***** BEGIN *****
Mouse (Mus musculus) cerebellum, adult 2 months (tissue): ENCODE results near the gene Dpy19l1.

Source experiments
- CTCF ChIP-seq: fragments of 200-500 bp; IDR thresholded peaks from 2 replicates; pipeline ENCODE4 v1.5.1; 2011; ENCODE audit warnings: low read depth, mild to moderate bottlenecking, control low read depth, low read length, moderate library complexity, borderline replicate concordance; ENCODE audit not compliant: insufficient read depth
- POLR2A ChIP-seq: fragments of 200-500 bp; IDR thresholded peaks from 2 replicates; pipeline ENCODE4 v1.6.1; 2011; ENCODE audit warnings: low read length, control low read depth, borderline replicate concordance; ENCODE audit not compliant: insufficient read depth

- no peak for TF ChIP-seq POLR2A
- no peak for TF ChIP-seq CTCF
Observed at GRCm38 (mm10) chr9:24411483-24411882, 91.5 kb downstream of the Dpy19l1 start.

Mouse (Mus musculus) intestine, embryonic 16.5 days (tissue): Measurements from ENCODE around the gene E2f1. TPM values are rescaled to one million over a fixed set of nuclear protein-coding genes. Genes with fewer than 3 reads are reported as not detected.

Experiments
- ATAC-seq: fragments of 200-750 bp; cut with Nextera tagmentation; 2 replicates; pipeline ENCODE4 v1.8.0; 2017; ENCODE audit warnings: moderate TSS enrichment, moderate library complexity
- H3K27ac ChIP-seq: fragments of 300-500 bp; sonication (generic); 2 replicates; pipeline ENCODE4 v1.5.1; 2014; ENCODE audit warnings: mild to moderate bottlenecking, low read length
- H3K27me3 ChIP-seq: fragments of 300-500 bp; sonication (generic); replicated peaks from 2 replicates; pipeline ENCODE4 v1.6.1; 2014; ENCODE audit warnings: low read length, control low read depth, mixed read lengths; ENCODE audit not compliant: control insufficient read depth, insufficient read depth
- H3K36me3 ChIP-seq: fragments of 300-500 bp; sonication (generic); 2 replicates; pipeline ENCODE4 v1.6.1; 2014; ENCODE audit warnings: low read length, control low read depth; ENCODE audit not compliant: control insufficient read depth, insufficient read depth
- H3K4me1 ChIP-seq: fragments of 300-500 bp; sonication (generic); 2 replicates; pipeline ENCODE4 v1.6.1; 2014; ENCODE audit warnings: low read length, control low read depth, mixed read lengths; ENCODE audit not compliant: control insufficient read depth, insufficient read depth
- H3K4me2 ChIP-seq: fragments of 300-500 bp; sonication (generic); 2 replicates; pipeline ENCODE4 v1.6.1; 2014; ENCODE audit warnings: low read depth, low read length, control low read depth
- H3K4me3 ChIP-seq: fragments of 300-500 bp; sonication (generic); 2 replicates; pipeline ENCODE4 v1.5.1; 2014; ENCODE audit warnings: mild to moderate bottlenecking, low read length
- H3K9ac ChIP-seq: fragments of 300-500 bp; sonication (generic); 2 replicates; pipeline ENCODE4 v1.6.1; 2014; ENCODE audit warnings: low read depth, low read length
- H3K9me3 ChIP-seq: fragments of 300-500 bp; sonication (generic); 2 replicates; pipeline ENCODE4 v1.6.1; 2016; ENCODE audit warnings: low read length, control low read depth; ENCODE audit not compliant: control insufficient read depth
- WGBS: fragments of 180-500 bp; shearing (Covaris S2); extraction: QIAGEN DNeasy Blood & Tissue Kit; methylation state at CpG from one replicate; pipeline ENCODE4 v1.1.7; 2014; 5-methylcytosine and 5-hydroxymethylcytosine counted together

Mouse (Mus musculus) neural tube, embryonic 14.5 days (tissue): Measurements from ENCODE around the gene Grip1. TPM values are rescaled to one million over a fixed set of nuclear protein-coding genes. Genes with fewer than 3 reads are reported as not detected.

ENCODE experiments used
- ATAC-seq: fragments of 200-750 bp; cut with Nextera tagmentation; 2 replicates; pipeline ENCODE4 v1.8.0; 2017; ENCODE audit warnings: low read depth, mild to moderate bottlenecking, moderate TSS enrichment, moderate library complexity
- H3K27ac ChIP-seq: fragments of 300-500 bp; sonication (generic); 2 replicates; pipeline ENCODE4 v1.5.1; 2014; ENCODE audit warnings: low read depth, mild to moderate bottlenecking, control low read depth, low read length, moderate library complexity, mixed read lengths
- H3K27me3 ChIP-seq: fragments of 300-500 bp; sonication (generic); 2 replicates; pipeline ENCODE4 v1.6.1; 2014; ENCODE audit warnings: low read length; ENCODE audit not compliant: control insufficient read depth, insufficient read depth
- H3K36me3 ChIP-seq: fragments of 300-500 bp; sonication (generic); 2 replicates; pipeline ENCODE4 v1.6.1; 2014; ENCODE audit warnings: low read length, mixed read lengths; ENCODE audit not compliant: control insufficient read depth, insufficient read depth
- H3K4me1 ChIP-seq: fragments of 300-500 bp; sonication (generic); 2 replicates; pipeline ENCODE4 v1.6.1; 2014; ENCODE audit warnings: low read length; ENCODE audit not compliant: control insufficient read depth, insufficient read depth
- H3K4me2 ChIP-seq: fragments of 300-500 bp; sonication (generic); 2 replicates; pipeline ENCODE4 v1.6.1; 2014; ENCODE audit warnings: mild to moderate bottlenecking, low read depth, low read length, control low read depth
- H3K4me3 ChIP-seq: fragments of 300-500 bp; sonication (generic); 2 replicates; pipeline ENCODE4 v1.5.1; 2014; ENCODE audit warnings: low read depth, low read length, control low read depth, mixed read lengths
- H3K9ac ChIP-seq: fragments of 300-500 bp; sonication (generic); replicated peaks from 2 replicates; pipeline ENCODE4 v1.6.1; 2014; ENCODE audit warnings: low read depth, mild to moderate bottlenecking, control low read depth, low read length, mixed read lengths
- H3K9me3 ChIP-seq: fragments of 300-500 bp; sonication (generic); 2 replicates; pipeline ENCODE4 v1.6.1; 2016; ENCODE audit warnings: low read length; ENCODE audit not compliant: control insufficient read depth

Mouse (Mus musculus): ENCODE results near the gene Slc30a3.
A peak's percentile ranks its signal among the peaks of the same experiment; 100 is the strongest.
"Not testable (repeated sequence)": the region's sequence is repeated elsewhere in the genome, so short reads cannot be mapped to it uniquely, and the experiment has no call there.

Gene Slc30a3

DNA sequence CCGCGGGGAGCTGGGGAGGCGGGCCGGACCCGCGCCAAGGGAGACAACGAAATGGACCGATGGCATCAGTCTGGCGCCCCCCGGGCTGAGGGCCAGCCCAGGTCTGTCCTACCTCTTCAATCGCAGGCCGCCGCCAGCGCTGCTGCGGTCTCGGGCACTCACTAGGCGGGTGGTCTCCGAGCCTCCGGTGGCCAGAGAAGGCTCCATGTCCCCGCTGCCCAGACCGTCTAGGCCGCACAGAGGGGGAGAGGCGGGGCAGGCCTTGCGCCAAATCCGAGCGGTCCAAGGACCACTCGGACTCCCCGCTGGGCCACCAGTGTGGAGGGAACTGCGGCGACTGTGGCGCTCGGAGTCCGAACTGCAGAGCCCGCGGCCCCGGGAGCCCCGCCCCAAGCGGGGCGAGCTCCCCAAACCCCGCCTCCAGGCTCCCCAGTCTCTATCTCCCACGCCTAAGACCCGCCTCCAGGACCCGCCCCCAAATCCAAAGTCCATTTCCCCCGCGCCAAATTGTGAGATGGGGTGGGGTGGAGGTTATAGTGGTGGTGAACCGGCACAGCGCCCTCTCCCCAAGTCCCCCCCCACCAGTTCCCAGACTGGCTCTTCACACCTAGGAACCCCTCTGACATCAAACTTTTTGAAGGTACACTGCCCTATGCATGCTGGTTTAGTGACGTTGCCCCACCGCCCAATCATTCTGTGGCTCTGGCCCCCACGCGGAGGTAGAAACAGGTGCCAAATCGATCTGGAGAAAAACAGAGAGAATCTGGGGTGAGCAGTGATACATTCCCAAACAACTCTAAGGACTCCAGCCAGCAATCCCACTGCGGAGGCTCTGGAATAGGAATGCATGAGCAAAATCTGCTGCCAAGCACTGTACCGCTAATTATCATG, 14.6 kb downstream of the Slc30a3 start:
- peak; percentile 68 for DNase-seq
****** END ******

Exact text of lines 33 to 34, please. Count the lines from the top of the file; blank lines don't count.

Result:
"Not testable (repeated sequence)": the region's sequence is repeated elsewhere in the genome, so short reads cannot be mapped to it uniquely, and the experiment has no call there.

Gene Slc30a3